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New Publications Feature CPSTF Recommendation and Systematic Review Evidence for Team-Based Care to Manage Type 2 Diabetes

A doctor and nurse record a patient's weightTwo articles in the July 2019 issue of the American Journal of Preventive Medicine feature the CPSTF recommendation and systematic review evidence for team-based care to control type 2 diabetes.

Community Preventive Services Task Force. Team-based care to improve type 2 diabetes management: recommendation of the Community Preventive Services Task Force pdf icon [PDF - 141 kB]. American Journal of Preventive Medicine 2019;57(1):e27-9.

Levengood TW, Peng Y, Xiong KZ, Song Z, Elder R, et al. Team-based care to improve diabetes management: a Community Guide meta-analysis pdf icon [PDF - 892 kB]. American Journal of Preventive Medicine 2019;57(1):e17-26.

Evidence shows team-based care improves patients’ blood glucose (measured using A1c levels), blood pressure, and lipid levels. Interventions also increase the proportion of patients who reach target blood glucose, blood pressure, and lipid levels.

What are Team-Based Care Interventions?

Team-based care to improve diabetes control is a health systems-level, organizational intervention that assigns a multidisciplinary team to help patients manage their diabetes. Each team includes the patient, the patient's primary care provider (not necessarily a physician), and one or more other health professionals.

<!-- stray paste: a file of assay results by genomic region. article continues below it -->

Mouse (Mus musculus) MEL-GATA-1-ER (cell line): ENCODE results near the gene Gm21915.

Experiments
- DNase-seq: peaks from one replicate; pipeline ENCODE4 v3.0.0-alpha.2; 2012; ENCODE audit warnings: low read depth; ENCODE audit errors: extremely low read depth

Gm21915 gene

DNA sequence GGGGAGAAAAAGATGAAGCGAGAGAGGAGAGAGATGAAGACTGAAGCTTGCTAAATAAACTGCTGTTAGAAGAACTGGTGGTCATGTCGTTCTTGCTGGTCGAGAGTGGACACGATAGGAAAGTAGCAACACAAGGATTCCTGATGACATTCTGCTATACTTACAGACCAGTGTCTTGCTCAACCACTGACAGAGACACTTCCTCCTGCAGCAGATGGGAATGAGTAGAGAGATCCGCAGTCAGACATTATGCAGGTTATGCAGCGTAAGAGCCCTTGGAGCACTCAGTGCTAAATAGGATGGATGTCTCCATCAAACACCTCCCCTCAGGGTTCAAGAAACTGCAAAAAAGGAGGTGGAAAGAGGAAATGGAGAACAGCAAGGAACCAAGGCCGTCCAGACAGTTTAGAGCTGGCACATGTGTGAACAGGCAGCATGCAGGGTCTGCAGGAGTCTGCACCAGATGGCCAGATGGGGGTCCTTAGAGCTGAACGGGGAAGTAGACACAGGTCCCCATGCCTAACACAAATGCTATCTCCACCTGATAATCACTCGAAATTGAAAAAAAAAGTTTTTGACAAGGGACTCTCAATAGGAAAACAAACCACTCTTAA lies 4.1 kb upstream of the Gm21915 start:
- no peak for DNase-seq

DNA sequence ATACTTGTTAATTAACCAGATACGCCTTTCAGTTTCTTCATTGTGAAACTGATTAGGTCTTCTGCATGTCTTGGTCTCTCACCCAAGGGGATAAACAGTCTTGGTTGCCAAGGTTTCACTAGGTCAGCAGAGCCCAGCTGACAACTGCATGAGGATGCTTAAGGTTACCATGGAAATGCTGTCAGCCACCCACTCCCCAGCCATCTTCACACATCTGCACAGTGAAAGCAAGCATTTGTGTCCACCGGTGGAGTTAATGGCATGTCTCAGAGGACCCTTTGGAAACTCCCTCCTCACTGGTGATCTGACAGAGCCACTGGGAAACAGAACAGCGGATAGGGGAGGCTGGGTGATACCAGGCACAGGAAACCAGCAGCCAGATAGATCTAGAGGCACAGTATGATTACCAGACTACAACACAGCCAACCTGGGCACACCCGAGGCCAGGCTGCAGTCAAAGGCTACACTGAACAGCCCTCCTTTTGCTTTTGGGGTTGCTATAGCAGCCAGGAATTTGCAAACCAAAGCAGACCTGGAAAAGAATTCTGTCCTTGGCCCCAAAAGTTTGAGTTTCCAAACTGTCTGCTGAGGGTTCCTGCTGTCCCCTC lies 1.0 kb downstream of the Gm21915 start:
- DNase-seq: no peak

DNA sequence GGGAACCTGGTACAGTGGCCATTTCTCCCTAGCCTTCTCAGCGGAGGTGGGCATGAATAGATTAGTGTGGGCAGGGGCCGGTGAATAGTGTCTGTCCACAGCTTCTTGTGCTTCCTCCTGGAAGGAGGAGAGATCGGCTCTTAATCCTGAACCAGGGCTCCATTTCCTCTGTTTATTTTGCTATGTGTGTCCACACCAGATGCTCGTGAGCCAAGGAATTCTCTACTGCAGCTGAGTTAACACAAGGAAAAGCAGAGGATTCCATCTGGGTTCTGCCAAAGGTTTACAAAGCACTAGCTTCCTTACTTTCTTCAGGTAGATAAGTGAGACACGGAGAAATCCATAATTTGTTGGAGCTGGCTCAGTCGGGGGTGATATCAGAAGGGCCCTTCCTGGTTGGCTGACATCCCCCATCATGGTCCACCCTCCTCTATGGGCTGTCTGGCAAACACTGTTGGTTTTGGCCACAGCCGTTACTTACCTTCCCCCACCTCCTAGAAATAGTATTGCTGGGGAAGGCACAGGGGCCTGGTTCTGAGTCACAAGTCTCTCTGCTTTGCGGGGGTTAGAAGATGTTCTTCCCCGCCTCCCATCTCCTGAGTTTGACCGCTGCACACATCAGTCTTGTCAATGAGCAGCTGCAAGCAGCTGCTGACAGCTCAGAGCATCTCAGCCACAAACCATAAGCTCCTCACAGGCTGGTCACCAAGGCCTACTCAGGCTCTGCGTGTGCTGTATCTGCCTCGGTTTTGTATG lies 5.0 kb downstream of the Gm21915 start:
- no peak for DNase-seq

Teams work together to help patients

  • Get appropriate medical tests and examinations (e.g., blood glucose level, blood pressure, lipid level, weight, eye and foot examinations).
  • Use medications to manage and control risk factors (e.g., blood glucose level, blood pressure, lipid level).
  • Self-manage their health care and adhere to treatment.
  • Make healthy behavior and lifestyle choices (e.g., improved diet, increased physical activity, cessation of smoking).
  • Improve their quality of life and prevent diabetes-related complications.

In order to form a team, most of the studies included in the review added a nurse or pharmacist to the patient-primary care provider relationship. Team members interacted with patients face-to-face, remotely (e.g. telephone, email), or both in-person and remotely. Studies showed that patients experienced greater reductions in blood glucose levels when services such as education, counseling, and follow-up were delivered both in-person and remotely.

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